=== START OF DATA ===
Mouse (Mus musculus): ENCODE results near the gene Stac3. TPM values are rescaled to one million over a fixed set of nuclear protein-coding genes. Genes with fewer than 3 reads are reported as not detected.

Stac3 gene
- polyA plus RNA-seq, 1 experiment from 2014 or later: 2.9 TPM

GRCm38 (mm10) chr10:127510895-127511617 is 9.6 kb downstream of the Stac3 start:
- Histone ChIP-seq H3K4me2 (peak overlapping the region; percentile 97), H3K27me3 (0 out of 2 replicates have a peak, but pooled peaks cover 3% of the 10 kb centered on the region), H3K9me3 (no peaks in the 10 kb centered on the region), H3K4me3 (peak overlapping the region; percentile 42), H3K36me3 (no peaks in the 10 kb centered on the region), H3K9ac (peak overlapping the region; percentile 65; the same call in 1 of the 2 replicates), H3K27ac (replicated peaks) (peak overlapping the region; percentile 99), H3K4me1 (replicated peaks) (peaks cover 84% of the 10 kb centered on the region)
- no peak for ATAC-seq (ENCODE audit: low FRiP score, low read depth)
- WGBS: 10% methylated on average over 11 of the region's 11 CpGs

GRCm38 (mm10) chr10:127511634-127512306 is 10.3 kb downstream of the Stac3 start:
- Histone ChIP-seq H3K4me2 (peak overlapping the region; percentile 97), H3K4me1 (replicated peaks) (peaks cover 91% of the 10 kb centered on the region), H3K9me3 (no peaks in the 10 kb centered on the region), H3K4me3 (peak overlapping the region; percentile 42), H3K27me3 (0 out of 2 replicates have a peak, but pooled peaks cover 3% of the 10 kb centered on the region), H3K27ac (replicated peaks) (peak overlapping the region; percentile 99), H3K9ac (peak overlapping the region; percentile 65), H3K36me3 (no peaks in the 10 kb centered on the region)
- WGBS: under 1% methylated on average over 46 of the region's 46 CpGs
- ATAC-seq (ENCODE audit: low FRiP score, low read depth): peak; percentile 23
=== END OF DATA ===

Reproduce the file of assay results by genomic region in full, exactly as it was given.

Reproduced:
Mouse (Mus musculus): ENCODE results near the gene Stac3. TPM values are rescaled to one million over a fixed set of nuclear protein-coding genes. Genes with fewer than 3 reads are reported as not detected.

Stac3 gene
- polyA plus RNA-seq, 1 experiment from 2014 or later: 2.9 TPM

GRCm38 (mm10) chr10:127510895-127511617 is 9.6 kb downstream of the Stac3 start:
- Histone ChIP-seq H3K4me2 (peak overlapping the region; percentile 97), H3K27me3 (0 out of 2 replicates have a peak, but pooled peaks cover 3% of the 10 kb centered on the region), H3K9me3 (no peaks in the 10 kb centered on the region), H3K4me3 (peak overlapping the region; percentile 42), H3K36me3 (no peaks in the 10 kb centered on the region), H3K9ac (peak overlapping the region; percentile 65; the same call in 1 of the 2 replicates), H3K27ac (replicated peaks) (peak overlapping the region; percentile 99), H3K4me1 (replicated peaks) (peaks cover 84% of the 10 kb centered on the region)
- no peak for ATAC-seq (ENCODE audit: low FRiP score, low read depth)
- WGBS: 10% methylated on average over 11 of the region's 11 CpGs

GRCm38 (mm10) chr10:127511634-127512306 is 10.3 kb downstream of the Stac3 start:
- Histone ChIP-seq H3K4me2 (peak overlapping the region; percentile 97), H3K4me1 (replicated peaks) (peaks cover 91% of the 10 kb centered on the region), H3K9me3 (no peaks in the 10 kb centered on the region), H3K4me3 (peak overlapping the region; percentile 42), H3K27me3 (0 out of 2 replicates have a peak, but pooled peaks cover 3% of the 10 kb centered on the region), H3K27ac (replicated peaks) (peak overlapping the region; percentile 99), H3K9ac (peak overlapping the region; percentile 65), H3K36me3 (no peaks in the 10 kb centered on the region)
- WGBS: under 1% methylated on average over 46 of the region's 46 CpGs
- ATAC-seq (ENCODE audit: low FRiP score, low read depth): peak; percentile 23